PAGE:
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  16. added 2016-08-10
    Mesut Kavak (2016). On the Uncertainty Principle. American Journal of Physics 4 (4):90-123.
    Analysis of the laws which form, direct universe and of the interacting elements in the interactions emerging by these laws. Forming the theoretical, philosophical infrastructure of the some physical concepts and phenomena such as kinetic energy, uncertainty, length contraction, relative energy transformations, gravity, time and light speed to understand universe better manner as well as possible. Some informations about re-derivation of Planck constants, faster than Light, interstellar Jump and instant communication, length contraction, imaginary time, time travel, real black hole radiuses, (...)
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  17. added 2016-08-07
    Praloy Das & Subir Ghosh (forthcoming). Particle on a Torus Knot: A Hamiltonian Analysis. Foundations of Physics:1-17.
    We have studied the dynamics and symmetries of a particle constrained to move in a torus knot. The Hamiltonian system turns out to be Second Class in Dirac’s formulation and the Dirac brackets yield novel noncommutative structures. The equations of motion are obtained for a path in general where the knot is present in the particle orbit but it is not restricted to a particular torus. We also study the motion when it is restricted to a specific torus. The rotational (...)
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  18. added 2016-08-04
    Stephen Puryear (2016). Evil as Privation and Leibniz's Rejection of Empty Space. In Wenchao Li (ed.), "Für Unser Glück oder das Glück Anderer": Vortrage des X. Internationalen Leibniz-Kongresses. Georg Olms 3:481-89.
    I argue that Leibniz's treatment of void or empty space in the appendix to his fourth letter to Clarke conflicts with the way he elsewhere treats (metaphysical) evil, insofar as he allows that God has created a world with the one kind of privation (evil), while insisting that God would not have created a world with the other kind of privation (void). I consider three respects in which the moral case might be thought to differ relevantly from the physical one, (...)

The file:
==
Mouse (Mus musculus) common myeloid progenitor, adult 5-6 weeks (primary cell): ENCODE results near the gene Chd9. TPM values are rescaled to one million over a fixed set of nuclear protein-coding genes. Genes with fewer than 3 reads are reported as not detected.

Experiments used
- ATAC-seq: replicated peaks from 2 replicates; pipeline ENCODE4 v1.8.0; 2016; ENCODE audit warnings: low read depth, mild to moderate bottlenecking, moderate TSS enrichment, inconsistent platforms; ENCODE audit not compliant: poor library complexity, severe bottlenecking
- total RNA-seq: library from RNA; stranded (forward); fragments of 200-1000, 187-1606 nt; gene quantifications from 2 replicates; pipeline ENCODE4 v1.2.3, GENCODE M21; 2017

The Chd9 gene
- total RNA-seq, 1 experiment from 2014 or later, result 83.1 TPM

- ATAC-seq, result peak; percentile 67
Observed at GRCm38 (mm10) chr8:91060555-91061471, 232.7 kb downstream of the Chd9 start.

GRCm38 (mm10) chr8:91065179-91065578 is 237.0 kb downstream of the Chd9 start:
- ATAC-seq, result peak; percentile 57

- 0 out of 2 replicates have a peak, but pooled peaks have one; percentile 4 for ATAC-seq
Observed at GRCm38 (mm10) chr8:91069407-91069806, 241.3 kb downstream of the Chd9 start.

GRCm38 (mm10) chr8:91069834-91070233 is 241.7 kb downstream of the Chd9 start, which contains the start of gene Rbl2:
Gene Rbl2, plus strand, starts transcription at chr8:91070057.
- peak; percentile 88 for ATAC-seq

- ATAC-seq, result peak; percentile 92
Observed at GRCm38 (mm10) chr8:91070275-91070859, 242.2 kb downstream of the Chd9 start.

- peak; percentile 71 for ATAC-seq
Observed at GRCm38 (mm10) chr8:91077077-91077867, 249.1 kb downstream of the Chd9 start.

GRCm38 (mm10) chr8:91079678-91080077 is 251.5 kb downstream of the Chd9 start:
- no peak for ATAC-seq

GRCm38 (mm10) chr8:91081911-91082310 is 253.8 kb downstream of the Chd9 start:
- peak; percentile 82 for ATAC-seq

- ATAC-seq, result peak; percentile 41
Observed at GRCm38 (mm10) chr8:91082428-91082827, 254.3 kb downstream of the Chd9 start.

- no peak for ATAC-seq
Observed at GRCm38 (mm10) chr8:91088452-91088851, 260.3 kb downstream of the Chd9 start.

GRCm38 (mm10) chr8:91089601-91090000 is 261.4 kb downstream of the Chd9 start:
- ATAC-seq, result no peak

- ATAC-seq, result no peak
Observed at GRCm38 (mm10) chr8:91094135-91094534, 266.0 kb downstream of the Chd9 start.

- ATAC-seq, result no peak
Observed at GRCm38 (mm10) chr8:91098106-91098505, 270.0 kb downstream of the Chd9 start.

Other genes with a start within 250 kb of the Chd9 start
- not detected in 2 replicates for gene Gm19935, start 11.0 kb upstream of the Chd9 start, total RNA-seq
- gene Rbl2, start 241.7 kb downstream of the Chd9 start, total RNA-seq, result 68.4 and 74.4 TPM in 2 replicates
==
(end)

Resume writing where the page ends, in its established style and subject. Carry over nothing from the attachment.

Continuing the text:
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  19. added 2016-07-31
    Mauro Dorato, Bohr’s Relational Holism and the Classical-Quantum Interaction.
    In this paper I present and critically discuss the main strategies that Bohr used and could have used to fend off the charge that his interpretation does not provide a clear-cut distinction between the classical and the quantum domain. In particular, in the first part of the paper I reassess the main arguments used by Bohr to advocate the indispensability of a classical framework to refer to quantum phenomena. In this respect, by using a distinction coming from an apparently unrelated (...)
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  20. added 2016-07-31
    Alfonso Leon Guillen Gomez, Gravity is a Quantum Force.
    The General Relativity understands gravity like inertial movement of the free fall of the bodies in curved spacetime of Lorentz. The law of inertia of Newton would be particular case of the inertial movement of the bodies in the spacetime flat of Euclid. But, in the step, of the particular to the general, breaks the law of inertia of Galilei since recovers the rectilinear uniform movement but not the repose state, unless the bodies have undergone their union, although, the curved (...)
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  21. added 2016-07-30
    L. S. Schulman & M. G. E. da Luz (forthcoming). Looking for the Source of Change. Foundations of Physics:1-7.
    In most theories of the quantum measurement process changes in an observer’s perception of a state can take place without forces, as for example if a state is prepared in an eigenstate of \ but \ is measured. In the “special state” theory any change in wave function requires forces. This allows experimental tests to distinguish these ideas and in the present article two examples of such tests are considered. The first is a kind of double Stern–Gerlach experiment, the second (...)
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  22. added 2016-07-28
    Alfonso Leon Guillen Gomez, Gravity is a Force.
    The General Relativity understands gravity like inertial movement of the free fall of the bodies in curved spacetime of Lorentz. The law of inertia of Newton would be particular case of the inertial movement of the bodies in the spacetime flat of Euclid. But, in the step, of the particular to the general, breaks the law of inertia of Galilei since recovers the rectilinear uniform movement but not the repose state, unless the bodies have undergone their union, although, the curved (...)